Letters to the editor for Sunday, March 13, 2016
Nevada needs presidential primaries
There’s near universal condemnation of the Democratic and Republican Party caucuses in Nevada — long lines, chaos and confusion, limited hours and voting sites, caucus “officials” promoting their candidates, intimidation, etc.
Nevadans could have had a primary. The presidential primary bill (SB 421) in 2015 was “killed” in the State Assembly on the orders of Sen. Harry Reid, instructions faithfully followed by all Assembly Democrats. Despite support for a presidential primary from the Republican National Chairman and Gov. Brian Sandoval, two “far right” Assembly Republicans (Shelton and Dickman) joined an “unholy alliance” with the Democrats to defeat the bill — by one vote.
As a result, less than 1 in 5 voters participated in the Nevada Democrat and Republican caucuses (17 percent). Compare that level of voting with New Hampshire where 61.4 percent of voters cast ballots in their Feb. 9 presidential primary election. Even if only half of Nevada voters (50 percent) voted in a presidential primary, that would involve three times more voters participating in a primary than actually voted in the February caucuses.
Voters from both parties should demand a presidential primary bill be adopted by the Legislature in 2017.
Too many deaths in Nevada crosswalks
Before I voice my opinion, I am in no way disagreeing with the law in the great state of Nevada.
When I moved to Nevada in 2012, I noticed that many drivers do not know pedestrians have the right of way in crosswalks. This includes instate and out-of-state drivers. Either the drivers are distracted due to handheld devices and new car dashboard consoles, or they do not know the law. This results in motor vehicles versus pedestrians increasing at a very high rate for a very small population like our great state of Nevada.
I believe the pedestrian should also bear some responsibility to protect himself or herself by yielding to today’s drivers. The pedestrians also need to be sure the motor vehicle sees them to some degree before entering into the crosswalk.
With the cooperation of the drivers and the pedestrians, we can decrease the number of deaths in Nevada crosswalks.
Trump is a dangerous distraction
The Republican Party has completely missed the point/focus of the Trump popularity. It is not, I repeat, not about Trump. It is about the people.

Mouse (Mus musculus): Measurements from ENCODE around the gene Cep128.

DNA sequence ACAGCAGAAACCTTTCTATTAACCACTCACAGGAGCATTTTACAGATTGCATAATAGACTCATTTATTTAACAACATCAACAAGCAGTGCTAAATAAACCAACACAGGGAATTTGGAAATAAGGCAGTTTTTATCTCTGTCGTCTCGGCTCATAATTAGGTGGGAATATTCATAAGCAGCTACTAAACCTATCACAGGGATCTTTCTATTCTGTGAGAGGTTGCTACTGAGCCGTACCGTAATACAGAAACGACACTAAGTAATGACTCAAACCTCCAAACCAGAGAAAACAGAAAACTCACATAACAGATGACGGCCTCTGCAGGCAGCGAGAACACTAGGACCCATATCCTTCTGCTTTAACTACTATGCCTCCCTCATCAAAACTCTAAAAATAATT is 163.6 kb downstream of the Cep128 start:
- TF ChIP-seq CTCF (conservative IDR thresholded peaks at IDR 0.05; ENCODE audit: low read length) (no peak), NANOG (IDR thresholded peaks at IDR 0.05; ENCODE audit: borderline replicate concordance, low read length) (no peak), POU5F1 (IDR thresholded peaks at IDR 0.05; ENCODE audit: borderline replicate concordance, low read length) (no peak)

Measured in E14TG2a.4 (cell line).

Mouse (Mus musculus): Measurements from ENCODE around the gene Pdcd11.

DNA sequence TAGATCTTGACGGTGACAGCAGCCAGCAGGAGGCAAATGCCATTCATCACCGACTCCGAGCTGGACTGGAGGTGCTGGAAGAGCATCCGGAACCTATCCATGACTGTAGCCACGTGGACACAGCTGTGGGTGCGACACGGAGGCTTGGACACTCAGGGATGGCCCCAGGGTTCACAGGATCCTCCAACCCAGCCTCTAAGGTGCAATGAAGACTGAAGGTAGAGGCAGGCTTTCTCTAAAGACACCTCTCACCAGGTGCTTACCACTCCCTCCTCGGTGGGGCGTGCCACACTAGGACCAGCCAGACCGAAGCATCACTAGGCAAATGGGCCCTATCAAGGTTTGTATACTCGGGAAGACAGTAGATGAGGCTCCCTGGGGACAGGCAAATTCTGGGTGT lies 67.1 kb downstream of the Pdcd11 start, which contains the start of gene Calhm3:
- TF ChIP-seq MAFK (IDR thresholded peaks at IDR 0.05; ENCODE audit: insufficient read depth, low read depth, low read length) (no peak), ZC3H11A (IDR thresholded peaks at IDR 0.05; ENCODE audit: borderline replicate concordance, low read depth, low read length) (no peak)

The people are fed up/disgusted with what the party has become and the direction this country is headed. Actually, both parties are so consumed with the pressure from lobbyists and special interest groups that they have lost sight of what is really important. As long as they focus on Trump, they will continue to be in trouble.
I am a former Republican, now Independent.
Background checks aren’t answer to gun violence
Regarding “Nevada Background check initiative just common sense,” columnist Anne Macquarie, proud member of the Occupy movement that commits street violence in the name of social justice, is hardly in a position to lecture anyone about crime. Like Obama’s eagerness to invade our iPhone privacy, background checks are another overbearing government intrusion into our lives.
Macquarie’s political party is deliberately importing foreign criminals, mooches, and jihadists as future voters, sharply increasing violent crime in the process. It is Macquarie’s political allies who have branded police pepper spray as “waterboarding,” even as they prevent the families of the violent mentally ill from involuntarily committing them, getting them the help they need.
“Nevada’s largest police association” should get off the backs of law abiding gun owners and stand against the early release of violent prisoners, rebranded as “non-violent” because they pled down assault and gun charges. How many more cop funerals does this bunch have to attend to figure out who their friends are?
The enemies of freedom are campaigning for background checks because they need a scapegoat to blame for a crime wave of their own making.